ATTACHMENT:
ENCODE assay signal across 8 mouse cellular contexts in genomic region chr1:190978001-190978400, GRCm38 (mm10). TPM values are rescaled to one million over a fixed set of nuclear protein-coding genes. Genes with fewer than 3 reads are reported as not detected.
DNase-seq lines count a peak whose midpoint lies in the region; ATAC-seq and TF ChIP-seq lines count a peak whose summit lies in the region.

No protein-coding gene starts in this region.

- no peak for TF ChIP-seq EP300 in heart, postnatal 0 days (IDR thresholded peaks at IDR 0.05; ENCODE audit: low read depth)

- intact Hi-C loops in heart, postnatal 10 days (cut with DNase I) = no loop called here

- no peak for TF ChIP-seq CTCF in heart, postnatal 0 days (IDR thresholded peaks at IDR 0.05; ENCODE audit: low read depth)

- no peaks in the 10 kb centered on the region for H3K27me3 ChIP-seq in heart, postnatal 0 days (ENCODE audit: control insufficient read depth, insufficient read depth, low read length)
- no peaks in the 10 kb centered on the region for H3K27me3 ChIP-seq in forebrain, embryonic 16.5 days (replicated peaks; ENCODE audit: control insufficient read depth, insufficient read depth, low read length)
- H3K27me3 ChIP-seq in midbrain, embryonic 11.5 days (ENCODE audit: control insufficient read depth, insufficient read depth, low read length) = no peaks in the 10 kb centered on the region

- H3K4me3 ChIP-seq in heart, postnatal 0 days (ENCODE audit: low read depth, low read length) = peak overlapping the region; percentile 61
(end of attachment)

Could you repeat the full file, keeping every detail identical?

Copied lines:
ENCODE assay signal across 8 mouse cellular contexts in genomic region chr1:190978001-190978400, GRCm38 (mm10). TPM values are rescaled to one million over a fixed set of nuclear protein-coding genes. Genes with fewer than 3 reads are reported as not detected.
DNase-seq lines count a peak whose midpoint lies in the region; ATAC-seq and TF ChIP-seq lines count a peak whose summit lies in the region.

No protein-coding gene starts in this region.

- no peak for TF ChIP-seq EP300 in heart, postnatal 0 days (IDR thresholded peaks at IDR 0.05; ENCODE audit: low read depth)

- intact Hi-C loops in heart, postnatal 10 days (cut with DNase I) = no loop called here

- no peak for TF ChIP-seq CTCF in heart, postnatal 0 days (IDR thresholded peaks at IDR 0.05; ENCODE audit: low read depth)

- no peaks in the 10 kb centered on the region for H3K27me3 ChIP-seq in heart, postnatal 0 days (ENCODE audit: control insufficient read depth, insufficient read depth, low read length)
- no peaks in the 10 kb centered on the region for H3K27me3 ChIP-seq in forebrain, embryonic 16.5 days (replicated peaks; ENCODE audit: control insufficient read depth, insufficient read depth, low read length)
- H3K27me3 ChIP-seq in midbrain, embryonic 11.5 days (ENCODE audit: control insufficient read depth, insufficient read depth, low read length) = no peaks in the 10 kb centered on the region

- H3K4me3 ChIP-seq in heart, postnatal 0 days (ENCODE audit: low read depth, low read length) = peak overlapping the region; percentile 61